Just as the United States' air war against the Taliban regime entered its third week, the ground war in Afghanistan took off. This, said homeland defense czar Tom Ridge, meant the United States was "fighting two fronts in the same war," making U.S. territory safe and fighting terrorist sympathizers in Afghanistan. He did not mention a third and vast front: the rest of the world.
What the administration is saying little about, experts are calling the "intercontinental theater." It presents the Bush administration with its most far-reaching and enigmatic challenge so far: hunting down and eliminating Osama bin Laden's al-Qaeda operatives as they have dispersed across the globe. Police have arrested more than 1,000 people in over 40 countries worldwide. Last week arrests included suspects in northern Alberta, Canada, and in Australia.
European investigators have uncovered cells in Spain, Germany, and Italy and have thwarted additional terror plots. Sixty-two countries, including the United States, have ordered their financial institutions to freeze assets. On Sept. 23 and Oct. 12 the United States named businesses from Germany to Yemen that it believes are fronts for Mr. bin Laden's al-Qaeda network. But as the worldwide crackdown mounted, so too did the realization that al-Qaeda may yet have more forms of escape. Fighting along the third front-eliminating terrorists on the move and the financial system that supports them-could be the trickiest of all.
News accounts around the globe suggested in recent weeks that Mr. bin Laden had slipped from U.S. surveillance and fled Afghanistan. He was reported to be in Indonesia, then in Malaysia.
Strongest of the rumors are those suggesting Mr. bin Laden could be in Sudan. He enjoyed the protection of that government from 1991 to 1996. During that time he was known to travel the region-from Pakistan to Afghanistan and back to the Horn of Africa-by chartered jet with wives, children, and militant followers in tow. If he escaped Afghanistan, the passage to Port Sudan would be a familiar one.
The largest Red Sea outlet along Sudan's coast, Port Sudan is a regional mecca for international shipping traffic, air travel, and oil export. Mr. bin Laden built a major highway through northern Sudan that ended there. The coastal city became the launching pad for Mr. bin Laden, working through his second in command, Ayman al-Zawahiri, to smuggle al-Qaeda-trained fighters to Somalia in 1993. They supplied and supported the ambush on UN forces in Mogadishu, which killed 18 American soldiers. Mr. bin Laden has many adherents in Port Sudan, obligated to him both financially and ideologically. In addition, sources inside Sudan's capital, Khartoum, say Mr. bin Laden keeps a house in the Bahri area of Khartoum North.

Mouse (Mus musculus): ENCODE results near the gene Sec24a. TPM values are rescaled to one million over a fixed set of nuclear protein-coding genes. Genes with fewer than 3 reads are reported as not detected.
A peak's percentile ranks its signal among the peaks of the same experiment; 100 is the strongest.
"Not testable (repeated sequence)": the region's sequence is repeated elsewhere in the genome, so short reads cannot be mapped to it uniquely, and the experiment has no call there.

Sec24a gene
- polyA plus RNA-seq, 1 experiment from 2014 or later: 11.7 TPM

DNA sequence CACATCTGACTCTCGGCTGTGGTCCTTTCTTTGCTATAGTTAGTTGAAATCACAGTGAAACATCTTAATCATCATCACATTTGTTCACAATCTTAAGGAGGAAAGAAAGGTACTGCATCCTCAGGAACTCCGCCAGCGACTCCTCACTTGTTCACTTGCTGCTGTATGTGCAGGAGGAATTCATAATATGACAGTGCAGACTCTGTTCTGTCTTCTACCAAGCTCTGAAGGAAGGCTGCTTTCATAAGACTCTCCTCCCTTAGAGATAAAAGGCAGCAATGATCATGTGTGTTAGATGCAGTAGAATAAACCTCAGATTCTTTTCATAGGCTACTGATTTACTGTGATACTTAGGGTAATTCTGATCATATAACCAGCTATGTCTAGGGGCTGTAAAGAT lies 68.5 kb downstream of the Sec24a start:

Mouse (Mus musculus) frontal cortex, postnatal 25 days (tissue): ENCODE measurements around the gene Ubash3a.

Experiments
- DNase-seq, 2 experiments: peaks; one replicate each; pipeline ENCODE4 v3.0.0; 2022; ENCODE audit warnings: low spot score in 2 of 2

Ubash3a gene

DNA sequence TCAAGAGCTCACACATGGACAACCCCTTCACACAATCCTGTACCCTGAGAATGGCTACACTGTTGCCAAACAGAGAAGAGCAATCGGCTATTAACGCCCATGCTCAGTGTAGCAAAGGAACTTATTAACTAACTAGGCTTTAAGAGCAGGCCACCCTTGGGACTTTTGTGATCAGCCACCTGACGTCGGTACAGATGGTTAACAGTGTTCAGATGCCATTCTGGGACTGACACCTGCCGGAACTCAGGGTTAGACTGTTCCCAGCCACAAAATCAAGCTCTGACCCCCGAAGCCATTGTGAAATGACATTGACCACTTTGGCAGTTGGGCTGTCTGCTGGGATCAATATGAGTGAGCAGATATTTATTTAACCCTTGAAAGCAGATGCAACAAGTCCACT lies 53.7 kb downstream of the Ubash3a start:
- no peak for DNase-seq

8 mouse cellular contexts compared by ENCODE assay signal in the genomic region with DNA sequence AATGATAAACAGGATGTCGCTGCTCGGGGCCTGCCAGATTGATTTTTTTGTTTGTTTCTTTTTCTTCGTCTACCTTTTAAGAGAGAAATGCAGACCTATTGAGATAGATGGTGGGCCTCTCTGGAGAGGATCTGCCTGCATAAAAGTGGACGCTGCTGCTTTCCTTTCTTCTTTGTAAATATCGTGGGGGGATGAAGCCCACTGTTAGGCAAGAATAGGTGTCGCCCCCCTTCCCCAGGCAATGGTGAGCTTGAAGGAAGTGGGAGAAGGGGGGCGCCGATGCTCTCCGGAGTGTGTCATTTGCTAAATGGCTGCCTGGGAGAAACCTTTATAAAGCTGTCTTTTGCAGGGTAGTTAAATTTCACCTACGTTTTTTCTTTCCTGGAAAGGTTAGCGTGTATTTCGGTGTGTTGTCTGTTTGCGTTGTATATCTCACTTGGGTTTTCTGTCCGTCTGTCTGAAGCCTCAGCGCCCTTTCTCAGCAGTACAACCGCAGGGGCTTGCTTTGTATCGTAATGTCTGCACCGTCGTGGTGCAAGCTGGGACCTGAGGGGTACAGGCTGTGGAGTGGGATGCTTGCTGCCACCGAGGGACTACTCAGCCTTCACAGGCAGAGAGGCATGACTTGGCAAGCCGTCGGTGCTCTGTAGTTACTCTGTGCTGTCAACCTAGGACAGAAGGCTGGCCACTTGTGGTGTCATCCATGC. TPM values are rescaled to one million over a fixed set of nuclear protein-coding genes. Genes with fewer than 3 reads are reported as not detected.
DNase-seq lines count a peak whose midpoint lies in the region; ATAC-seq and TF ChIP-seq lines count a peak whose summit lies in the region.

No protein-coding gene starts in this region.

Mr. bin Laden's financial bridge in Sudan is likewise viable. U.S. freezes have touched few assets there. A former Sudan government official told WORLD that Mr. bin Laden continues to operate one, if not more, acacia forests. Sudan's acacia trees are a plentiful source of commercially valuable gum arabic. Thorny and ranging in size from large bush to towering specimen, they are productive both in the wild and under cultivation. One bin Laden acacia forest is approximately 60 miles south of Khartoum near a town known as the site of an al-Qaeda training camp. Heavy artillery is reportedly still stored there. Other holdings are in the acacia-rich western areas of Darfur and in the east near Damazin, where Mr. bin Laden once owned a plantation.
Gum arabic is an essential ingredient in soft drinks, candy, and diet foods. It is also used in cosmetics, pharmaceuticals, paint, and in the printing process. The National Soft Drink Association, which successfully lobbied the Clinton administration to exempt gum arabic from sanctions against Sudan, which barred most commercial transactions, reports that "almost 90 percent of the world's reliable supply" of gum arabic comes from Sudan. For U.S. drink and candy manufacturers, the gum is a hot commodity because no synthetic alternative has the same emulsion, or consistency, of the natural resin.
Gum arabic is harvested as sap. It is dried before shipping and can be successfully reconstituted. Tapping and harvesting the trees in Sudan's semi-arid mid-regions is physically demanding, labor-intensive work. Those familiar with Mr. bin Laden's gum arabic holdings say they have relied on tenant and-some suspect-slave labor. Harvested gum arabic is stored at bin Laden farms in Soba before it is transported to Port Sudan for export. A government-led consortium, Gum Arabic Company of Sudan, Ltd., handles all exports of the commodity. According to the ex-government source, the Sudan Shipping Line, a Khartoum government-owned fleet with access to the Suez Canal, ships the gum arabic. Exports go to Jordan and then overseas to Western and other markets.